Herbs That Grow Well Together
Herbs can be drought-tolerant or moisture-loving. By identifying this basic requirement, you can begin to arrange your herb plants so those with similar needs are grouped together in the garden. Other considerations are light, soil type and spreading habits. Invasive herbs may choke out smaller, more timid plants. Plan your herb garden to accommodate the natural differences in plant habits.
Several varieties of basil are popular, such as sweet, lemon, cinnamon or purple, and they all need similar growing conditions. They thrive with consistently even water, full sun, rich loose soil, and they benefit from light mulch. Other herbs with similar requirements are chervil, cilantro, parsley, French tarragon, marigolds and borage. Another similarity between these herbs is that they are grown as annuals. They all grow well together.
If you grow moisture-loving herbs in containers, try using plastic pots to keep the soil from drying out too quickly. The containers must have adequate drainage holes so water does not stand in the bottom of the pot, however.
Sage matures as a woody, shrubby plant that grows well in full sun in average soil. Similar woody herbs are lavender, rosemary and bay. The woody herbs are perennials. While these plants need adequate moisture, they prefer soil that is almost dry between waterings. They tolerate hot summer growing conditions. These herbs are ideal companions.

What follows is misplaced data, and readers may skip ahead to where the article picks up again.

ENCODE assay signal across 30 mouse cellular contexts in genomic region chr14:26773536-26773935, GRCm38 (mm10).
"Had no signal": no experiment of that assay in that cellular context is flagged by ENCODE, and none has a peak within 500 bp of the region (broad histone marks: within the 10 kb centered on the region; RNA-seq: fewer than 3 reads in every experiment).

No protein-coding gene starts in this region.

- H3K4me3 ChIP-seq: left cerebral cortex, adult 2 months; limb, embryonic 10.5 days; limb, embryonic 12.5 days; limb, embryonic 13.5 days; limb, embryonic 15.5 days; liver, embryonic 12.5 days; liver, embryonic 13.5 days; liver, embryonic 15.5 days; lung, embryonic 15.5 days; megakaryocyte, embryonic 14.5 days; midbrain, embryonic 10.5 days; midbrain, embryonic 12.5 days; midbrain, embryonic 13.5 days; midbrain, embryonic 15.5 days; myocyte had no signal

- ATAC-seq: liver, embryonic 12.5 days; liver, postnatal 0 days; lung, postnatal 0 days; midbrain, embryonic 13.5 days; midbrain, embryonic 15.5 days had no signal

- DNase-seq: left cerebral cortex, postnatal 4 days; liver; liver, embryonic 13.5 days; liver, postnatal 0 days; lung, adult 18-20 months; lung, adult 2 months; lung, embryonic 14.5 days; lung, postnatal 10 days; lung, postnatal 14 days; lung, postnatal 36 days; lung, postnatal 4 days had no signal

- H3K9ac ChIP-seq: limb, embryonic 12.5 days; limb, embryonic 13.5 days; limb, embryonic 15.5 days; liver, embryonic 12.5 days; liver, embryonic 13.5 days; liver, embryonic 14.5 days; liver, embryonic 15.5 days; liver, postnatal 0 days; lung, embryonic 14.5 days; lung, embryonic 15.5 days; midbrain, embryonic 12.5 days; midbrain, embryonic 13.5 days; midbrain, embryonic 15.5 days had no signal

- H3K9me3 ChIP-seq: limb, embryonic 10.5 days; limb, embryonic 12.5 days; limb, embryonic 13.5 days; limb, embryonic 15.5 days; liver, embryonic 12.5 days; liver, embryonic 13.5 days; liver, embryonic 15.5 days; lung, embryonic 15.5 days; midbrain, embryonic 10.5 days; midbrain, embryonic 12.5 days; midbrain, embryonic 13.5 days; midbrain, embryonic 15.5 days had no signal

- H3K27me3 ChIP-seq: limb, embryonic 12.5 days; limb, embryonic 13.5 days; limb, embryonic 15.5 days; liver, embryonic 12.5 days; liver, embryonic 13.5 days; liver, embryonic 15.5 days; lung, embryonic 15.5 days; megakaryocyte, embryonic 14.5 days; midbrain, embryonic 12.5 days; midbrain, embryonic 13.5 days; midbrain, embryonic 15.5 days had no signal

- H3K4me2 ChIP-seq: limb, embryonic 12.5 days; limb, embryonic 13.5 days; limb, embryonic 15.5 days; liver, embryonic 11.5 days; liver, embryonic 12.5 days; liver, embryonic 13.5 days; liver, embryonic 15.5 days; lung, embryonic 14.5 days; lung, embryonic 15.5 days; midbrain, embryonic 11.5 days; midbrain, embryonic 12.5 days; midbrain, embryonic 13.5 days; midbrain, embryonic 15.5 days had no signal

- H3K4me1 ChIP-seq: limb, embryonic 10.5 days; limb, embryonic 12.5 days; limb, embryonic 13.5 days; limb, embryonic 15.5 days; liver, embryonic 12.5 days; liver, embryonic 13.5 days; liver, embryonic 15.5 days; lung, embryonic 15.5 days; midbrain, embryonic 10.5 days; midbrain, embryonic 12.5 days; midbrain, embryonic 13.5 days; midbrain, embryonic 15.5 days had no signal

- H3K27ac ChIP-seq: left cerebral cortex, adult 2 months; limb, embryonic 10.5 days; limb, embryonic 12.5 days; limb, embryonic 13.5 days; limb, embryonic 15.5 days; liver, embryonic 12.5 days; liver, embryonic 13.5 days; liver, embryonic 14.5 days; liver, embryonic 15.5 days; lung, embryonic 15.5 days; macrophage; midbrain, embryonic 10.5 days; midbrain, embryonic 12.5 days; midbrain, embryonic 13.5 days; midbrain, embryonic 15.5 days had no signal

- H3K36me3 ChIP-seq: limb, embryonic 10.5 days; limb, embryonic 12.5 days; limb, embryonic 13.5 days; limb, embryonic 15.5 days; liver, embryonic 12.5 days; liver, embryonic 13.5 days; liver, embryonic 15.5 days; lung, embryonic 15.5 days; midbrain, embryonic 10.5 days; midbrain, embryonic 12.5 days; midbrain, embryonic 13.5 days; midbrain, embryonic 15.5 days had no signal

If you grow woody herbs in pots, terracotta or clay is ideal. The clay pots wick excess moisture away from the soil. Drainage holes are also necessary with clay pots.
Other herbs with similar growing needs are thyme, oregano and marjoram. These herbs are similar to the woody plants, but their smaller size means that they need more frequent watering because they have shallower roots that will dry out faster. While these are not considered woody, they are tough little plants that prefer full sun and soil that is nearly dry between waterings.
Chives grow well with any other herbs. They are adaptable to different soils in the garden, and they are easy to grow in containers. Chives need well-drained soil. They prefer plenty of water, but they also tolerate short periods of dry weather. Chives are ideal for use as transition plants between moist and dry sections of the herb garden.
- "Mastering Herbalism"; Paul Huson; 1974
- "The Rodale Herb Book"; William H. Hylton (ed.); 1976